A major challenge facing efforts to prevent the spread of biological weapons to "rogue" states and terrorist organizations is the dual-use nature of biotechnology: the fact that the same technical know-how and equipment involved in the peaceful development and production of vaccines and other commercial products can be diverted into offensive applications. This "dual-use dilemma" carries over into basic research in the life sciences. When microbiologists publish research papers that elucidate the process of infection, describe the molecular basis of pathogenesis, or explore the physiological action of toxins, they add to the existing body of knowledge and contribute to the development of medical therapies. Yet countries seeking biological weapons could utilize the same information to devise more deadly infectious agents and methods of delivery. Examples of such dual-use research include the unexpected discovery that inserting the gene for an immune-system protein renders mousepox virus more lethal and vaccine-resistant in mice; the identification of a smallpox protein that contributes to the virulence of the disease in humans; and the synthesis of poliovirus in the test tube.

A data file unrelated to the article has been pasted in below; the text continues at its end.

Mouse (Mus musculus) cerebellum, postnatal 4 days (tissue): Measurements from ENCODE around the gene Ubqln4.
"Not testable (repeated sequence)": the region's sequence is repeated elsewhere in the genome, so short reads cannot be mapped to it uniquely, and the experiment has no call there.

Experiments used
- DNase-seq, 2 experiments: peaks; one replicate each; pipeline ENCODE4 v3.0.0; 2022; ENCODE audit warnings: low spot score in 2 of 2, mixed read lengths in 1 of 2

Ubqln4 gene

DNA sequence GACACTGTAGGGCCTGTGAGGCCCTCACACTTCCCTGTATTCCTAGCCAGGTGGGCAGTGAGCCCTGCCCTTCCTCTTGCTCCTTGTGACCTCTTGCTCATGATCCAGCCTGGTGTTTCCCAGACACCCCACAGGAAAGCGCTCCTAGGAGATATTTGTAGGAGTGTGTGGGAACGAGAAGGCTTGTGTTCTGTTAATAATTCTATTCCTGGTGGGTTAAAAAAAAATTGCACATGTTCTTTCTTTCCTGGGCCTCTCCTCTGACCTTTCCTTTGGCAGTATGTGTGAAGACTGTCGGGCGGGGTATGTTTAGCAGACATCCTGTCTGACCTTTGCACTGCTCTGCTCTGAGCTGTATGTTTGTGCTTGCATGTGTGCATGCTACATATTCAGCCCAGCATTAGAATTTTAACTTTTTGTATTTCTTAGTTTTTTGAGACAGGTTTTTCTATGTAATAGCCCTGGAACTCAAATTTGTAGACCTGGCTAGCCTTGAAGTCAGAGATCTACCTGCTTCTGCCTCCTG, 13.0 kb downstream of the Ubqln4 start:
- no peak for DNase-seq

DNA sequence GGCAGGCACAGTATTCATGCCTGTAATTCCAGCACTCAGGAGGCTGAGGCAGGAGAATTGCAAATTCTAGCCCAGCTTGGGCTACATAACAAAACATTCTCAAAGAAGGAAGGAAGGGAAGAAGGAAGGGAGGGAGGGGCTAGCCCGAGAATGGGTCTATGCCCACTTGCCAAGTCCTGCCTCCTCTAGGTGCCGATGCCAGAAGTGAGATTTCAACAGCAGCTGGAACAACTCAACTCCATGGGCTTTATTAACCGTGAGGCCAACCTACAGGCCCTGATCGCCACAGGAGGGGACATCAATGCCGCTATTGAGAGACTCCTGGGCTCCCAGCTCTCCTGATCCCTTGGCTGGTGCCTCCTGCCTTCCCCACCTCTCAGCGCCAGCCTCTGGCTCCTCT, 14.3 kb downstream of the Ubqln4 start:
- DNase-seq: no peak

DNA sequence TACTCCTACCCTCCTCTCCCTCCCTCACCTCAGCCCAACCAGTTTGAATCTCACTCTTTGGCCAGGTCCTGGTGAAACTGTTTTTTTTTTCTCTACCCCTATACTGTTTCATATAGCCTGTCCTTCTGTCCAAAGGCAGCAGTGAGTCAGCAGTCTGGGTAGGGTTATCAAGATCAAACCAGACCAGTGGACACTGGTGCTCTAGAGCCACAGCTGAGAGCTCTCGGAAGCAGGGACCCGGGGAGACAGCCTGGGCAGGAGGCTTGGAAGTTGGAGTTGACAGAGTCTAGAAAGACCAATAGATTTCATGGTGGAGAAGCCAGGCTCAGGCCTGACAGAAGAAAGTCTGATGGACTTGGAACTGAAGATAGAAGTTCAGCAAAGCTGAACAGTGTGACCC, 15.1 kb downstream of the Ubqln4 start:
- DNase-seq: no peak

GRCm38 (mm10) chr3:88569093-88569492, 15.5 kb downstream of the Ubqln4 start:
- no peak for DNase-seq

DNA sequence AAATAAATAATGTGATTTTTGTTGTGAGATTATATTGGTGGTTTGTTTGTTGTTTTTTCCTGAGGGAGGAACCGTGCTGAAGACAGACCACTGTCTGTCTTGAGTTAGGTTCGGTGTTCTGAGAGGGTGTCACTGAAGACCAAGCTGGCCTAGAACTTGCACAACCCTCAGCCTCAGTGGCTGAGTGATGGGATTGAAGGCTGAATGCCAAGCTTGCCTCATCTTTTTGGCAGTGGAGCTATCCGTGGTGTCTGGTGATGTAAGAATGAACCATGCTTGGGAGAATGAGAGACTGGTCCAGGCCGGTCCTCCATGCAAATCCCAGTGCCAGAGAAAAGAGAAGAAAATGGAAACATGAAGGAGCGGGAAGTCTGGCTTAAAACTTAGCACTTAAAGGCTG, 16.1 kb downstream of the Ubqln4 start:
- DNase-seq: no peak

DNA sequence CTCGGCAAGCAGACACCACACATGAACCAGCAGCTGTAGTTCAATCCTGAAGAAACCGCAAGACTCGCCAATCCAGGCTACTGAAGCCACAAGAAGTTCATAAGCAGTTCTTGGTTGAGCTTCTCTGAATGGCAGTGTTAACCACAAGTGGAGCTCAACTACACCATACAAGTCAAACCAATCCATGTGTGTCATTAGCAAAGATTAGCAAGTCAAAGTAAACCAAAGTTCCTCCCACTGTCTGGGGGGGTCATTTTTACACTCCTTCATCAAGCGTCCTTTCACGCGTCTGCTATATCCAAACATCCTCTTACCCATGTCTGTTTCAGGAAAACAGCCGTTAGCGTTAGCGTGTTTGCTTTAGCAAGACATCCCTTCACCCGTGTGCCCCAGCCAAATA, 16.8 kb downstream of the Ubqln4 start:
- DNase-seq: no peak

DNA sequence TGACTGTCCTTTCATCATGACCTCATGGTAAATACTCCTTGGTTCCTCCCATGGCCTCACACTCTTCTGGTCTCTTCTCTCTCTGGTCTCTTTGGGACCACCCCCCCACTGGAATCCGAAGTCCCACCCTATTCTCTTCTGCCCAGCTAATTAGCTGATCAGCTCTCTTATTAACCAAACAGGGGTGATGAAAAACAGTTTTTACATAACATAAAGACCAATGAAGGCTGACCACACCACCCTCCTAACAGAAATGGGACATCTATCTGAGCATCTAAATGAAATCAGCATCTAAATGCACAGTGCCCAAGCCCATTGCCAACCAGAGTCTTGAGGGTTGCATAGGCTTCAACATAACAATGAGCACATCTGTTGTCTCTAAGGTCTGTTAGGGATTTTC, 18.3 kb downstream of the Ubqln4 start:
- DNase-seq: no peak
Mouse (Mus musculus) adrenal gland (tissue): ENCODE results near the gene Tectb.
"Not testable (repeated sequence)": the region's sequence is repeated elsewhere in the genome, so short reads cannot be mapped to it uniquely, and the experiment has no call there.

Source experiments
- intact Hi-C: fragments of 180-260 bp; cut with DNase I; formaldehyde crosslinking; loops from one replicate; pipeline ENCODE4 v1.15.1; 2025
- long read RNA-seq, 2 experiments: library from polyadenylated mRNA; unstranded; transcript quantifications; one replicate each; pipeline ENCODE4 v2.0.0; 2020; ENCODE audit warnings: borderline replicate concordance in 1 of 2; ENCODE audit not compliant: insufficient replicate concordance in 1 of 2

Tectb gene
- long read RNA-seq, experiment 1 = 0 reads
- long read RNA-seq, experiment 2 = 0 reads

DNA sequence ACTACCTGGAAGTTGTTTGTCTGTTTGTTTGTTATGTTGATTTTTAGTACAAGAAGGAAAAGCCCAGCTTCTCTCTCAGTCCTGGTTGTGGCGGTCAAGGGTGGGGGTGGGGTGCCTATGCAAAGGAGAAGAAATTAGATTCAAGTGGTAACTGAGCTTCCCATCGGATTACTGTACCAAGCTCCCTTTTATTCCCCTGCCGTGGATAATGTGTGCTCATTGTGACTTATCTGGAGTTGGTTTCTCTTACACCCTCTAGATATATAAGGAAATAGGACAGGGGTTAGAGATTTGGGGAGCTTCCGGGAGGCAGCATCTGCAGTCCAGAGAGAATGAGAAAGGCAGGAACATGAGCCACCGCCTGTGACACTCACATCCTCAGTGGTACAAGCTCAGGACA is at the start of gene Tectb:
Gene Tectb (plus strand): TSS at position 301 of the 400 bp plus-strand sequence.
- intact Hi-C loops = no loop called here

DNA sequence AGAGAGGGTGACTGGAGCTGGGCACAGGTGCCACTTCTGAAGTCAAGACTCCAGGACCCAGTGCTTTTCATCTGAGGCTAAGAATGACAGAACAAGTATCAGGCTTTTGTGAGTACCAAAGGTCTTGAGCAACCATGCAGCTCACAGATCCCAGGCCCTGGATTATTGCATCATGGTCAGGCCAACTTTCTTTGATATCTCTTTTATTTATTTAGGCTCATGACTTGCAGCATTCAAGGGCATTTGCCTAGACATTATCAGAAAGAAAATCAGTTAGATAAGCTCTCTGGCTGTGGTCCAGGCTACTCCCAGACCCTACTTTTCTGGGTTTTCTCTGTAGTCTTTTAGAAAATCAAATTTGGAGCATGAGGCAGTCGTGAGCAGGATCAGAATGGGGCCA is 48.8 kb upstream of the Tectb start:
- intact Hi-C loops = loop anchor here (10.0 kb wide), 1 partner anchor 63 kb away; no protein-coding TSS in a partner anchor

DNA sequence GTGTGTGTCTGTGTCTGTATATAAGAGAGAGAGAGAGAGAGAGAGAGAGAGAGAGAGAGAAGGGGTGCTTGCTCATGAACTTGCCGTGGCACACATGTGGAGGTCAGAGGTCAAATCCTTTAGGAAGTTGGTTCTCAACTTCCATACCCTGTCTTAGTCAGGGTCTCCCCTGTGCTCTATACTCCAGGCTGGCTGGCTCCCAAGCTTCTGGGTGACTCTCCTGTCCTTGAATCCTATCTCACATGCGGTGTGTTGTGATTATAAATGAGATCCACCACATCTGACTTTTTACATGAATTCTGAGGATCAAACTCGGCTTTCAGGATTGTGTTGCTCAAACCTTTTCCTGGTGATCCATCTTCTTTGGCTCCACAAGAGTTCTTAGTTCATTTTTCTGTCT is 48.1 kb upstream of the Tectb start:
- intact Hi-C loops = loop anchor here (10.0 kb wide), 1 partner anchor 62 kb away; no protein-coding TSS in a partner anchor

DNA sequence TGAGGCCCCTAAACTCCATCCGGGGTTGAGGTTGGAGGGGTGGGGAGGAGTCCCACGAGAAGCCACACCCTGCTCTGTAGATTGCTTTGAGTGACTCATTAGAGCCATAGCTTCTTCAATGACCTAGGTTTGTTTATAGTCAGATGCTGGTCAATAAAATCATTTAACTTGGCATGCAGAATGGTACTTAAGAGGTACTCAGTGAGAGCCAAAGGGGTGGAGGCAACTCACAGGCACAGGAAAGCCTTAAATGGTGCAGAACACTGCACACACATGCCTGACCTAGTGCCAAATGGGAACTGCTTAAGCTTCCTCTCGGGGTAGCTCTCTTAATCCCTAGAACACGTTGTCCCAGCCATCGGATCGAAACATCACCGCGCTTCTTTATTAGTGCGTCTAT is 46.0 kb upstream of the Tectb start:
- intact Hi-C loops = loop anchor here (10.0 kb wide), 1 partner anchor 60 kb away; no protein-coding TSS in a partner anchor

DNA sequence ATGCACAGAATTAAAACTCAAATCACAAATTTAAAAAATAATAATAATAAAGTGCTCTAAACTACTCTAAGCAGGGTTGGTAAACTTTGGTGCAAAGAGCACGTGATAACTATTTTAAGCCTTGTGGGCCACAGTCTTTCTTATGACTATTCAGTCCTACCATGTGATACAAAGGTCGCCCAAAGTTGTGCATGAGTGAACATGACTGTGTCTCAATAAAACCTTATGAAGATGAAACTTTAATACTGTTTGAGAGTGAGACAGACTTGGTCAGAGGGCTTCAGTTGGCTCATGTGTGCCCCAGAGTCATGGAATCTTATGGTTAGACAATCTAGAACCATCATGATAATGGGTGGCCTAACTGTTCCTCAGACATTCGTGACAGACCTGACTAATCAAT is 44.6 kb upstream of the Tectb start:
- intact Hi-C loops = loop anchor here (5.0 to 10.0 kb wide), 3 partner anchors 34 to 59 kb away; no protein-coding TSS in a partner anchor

The most serious threat of misuse of this information does not arise from terrorist organizations, which have limited scientific expertise, but rather from scientists employed by sophisticated, well-funded national BW programs. These individuals keep up with the scientific literature and are capable of exploiting basic research findings to pursue weapons-related developments. It is therefore important to address these biological security concerns in a way that does not cause serious harm to the scientific enterprise.
Stacy Okutani is a Graduate Fellow in the Advanced Methods of Cooperative Security Program.